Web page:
We are all aware that hour family history, eating habits and weight can increase our risk of developing diabetes. But are you aware of the fact that chronic sleeplessness can also increase our risk for diabetes? In fact, diabetes and sleep go hand in hand. Diabetes is known to cause lack of sleep and chronic lack of sleep can up your risk for diabetes.
Here are some of the reasons why lack of sleep increases the risk for diabetes.
Constant lack of sleep can affect our hormones, which can lead to type-2 diabetes. In fact, sleep loss causes less insulin to be released into the body after you eat. Stress caused by lack of sleep can put our body in fight mode. This leads to the rise in cortisol and adrenaline levels.
- Also read: How much sleep do I need?
When cortisol levels rise in the body, it affects our sleep further and makes it harder for insulin to do its job. If too much glucose stays in the bloodstream, then it can lead to type-2 diabetes.
Can cause weight gain
Sleep deprivation also lowers the production of leptin, a hormone that signals satiety to our brain. All these factors increase our cravings for calorie-dense food that can give our body a quick boost of energy.
According to a study in the Annals of Internal Medicine, people who slept for just eight hours in two days developed high levels of ghrelin and lower levels of leptin. This lead to almost 45 percent increase in their appetite for high-carb and high-calorie food.
- Also read: Low carb diet for effective weight loss
Affects our ability to exercise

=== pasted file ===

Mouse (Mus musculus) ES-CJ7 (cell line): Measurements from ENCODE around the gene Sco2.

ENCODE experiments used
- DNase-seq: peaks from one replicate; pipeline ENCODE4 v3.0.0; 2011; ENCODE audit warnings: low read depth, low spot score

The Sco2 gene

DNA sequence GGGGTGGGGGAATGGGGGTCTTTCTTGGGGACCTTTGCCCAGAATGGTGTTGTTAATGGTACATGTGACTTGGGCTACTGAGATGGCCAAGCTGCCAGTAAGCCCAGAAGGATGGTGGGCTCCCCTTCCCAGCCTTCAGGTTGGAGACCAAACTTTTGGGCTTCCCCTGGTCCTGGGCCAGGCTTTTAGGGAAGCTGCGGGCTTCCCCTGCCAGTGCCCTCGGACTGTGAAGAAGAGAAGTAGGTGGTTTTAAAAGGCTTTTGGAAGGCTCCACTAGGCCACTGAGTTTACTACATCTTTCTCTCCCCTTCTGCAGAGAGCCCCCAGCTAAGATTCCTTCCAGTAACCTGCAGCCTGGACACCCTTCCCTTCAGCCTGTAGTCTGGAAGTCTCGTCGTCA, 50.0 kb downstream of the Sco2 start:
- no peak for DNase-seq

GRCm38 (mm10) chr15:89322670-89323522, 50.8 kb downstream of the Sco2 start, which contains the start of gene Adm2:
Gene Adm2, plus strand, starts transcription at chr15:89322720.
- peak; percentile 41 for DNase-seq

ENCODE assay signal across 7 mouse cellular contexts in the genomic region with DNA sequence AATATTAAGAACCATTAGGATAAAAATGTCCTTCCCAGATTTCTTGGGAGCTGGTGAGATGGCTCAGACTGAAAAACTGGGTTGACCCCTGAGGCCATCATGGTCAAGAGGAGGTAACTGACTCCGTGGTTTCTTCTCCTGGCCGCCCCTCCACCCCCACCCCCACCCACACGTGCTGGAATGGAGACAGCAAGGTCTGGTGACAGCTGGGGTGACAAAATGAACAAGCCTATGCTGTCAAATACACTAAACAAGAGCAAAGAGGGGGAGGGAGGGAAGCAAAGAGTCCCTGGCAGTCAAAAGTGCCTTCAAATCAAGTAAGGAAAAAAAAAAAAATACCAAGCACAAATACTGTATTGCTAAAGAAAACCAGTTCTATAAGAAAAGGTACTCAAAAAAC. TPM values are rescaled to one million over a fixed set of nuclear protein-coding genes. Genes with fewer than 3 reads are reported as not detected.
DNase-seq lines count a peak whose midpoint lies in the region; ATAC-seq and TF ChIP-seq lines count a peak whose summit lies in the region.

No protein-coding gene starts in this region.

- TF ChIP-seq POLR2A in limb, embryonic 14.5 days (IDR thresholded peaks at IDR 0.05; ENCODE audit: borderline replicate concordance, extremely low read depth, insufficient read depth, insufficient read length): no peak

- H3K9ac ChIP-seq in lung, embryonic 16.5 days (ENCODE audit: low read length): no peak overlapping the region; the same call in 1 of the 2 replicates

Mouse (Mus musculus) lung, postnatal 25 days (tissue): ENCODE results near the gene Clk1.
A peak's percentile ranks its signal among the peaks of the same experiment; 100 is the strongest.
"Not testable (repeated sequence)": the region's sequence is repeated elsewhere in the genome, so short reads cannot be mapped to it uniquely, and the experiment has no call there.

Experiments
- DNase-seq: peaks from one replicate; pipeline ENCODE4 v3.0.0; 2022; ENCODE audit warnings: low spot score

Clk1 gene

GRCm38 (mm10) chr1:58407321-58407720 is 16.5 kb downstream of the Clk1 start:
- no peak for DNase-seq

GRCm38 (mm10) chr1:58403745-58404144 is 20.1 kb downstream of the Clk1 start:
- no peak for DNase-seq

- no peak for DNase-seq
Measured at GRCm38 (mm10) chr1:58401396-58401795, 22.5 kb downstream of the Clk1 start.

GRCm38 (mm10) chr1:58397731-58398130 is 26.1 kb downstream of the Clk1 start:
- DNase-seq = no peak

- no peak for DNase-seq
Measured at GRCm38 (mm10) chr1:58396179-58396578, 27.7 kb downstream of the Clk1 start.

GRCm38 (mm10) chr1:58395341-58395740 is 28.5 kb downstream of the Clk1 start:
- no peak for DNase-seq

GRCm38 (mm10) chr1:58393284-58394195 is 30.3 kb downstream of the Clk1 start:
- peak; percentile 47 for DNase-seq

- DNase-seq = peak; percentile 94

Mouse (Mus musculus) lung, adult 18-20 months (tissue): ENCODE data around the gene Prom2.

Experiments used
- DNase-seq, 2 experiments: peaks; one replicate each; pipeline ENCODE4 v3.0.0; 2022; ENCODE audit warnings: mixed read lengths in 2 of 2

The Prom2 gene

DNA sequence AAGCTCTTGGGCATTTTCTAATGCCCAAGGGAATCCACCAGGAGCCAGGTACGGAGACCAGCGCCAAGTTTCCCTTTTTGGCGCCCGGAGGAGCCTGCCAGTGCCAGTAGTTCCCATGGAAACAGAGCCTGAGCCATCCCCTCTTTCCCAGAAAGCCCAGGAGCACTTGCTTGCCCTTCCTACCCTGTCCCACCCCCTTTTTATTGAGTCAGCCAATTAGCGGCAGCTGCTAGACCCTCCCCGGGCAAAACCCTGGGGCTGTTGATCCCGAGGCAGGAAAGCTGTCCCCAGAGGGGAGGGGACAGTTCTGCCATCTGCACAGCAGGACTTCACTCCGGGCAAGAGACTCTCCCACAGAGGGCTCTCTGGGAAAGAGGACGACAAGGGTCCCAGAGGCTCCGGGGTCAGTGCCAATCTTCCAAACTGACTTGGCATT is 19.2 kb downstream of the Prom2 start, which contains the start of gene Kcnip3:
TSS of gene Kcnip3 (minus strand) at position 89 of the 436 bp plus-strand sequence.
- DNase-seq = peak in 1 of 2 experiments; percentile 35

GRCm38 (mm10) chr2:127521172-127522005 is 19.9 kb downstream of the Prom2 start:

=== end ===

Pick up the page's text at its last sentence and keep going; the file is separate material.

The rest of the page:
Lack of sleep can also lead to tiredness, which makes you reluctant to exercise. Exercise also helps keep blood sugar under control. Exercise enables our muscle cells to use insulin and glucose more efficiently.
This lowers the risk of diabetes. Lack of physical activity can make the muscle cells to lose their sensitivity to insulin, which controls the level of sugar in the blood.
Dangerous for people predisposed to diabetes
Chronic lack of sleep can be even more dangerous for people who are already at a higher risk for diabetes. If you are overweight or has a family history of diabetes, then lack of sleep will only add on the chances of developing diabetes.
How much sleep do you need to prevent diabetes? Well, the answer is 7 to 9 hours depending on your age. While younger people need more time to sleep than those in their thirties. Older folk also need to sleep more than their younger counterparts. If you exercise regularly, it improves the quality of your sleep. So, even lesser sleep will do for such people.
You can quickly reverse this sleep-diabetes connection. Shifting your sleep schedule by 30 minutes will do the trick. Opt for afternoon naps if you still feel groggy. Ensure that your naps are not longer than 30 minutes and that there is at least a six-hour gap between your nap and bedtime.
Early symptoms of type-2 diabetes
While we must ensure that we sleep well to avoid developing type-2 diabetes, we must also be aware of the symptoms of diabetes to watch out for.
Both men and women with type-2 diabetes are prone to yeast infections. This infection can grow between fingers and toes, under breasts or around sex organs.
Slow healing of cuts
Diabetes can affect our blood flow making it difficult for wounds and sores to heal.
Numbness in legs
Nerve damage caused by diabetes can cause numbness and tingle in legs and feet.
You may feel the need to visit the toilet more frequently if you have diabetes.
Our bodies can recover from short sleep deprivation much more efficiently than a chronic sleep condition. Our body interprets this lack of sleep as a stressful situation, and this can increase the risk of diabetes. So, ensure that you sleep well, eat healthily and exercise regularly.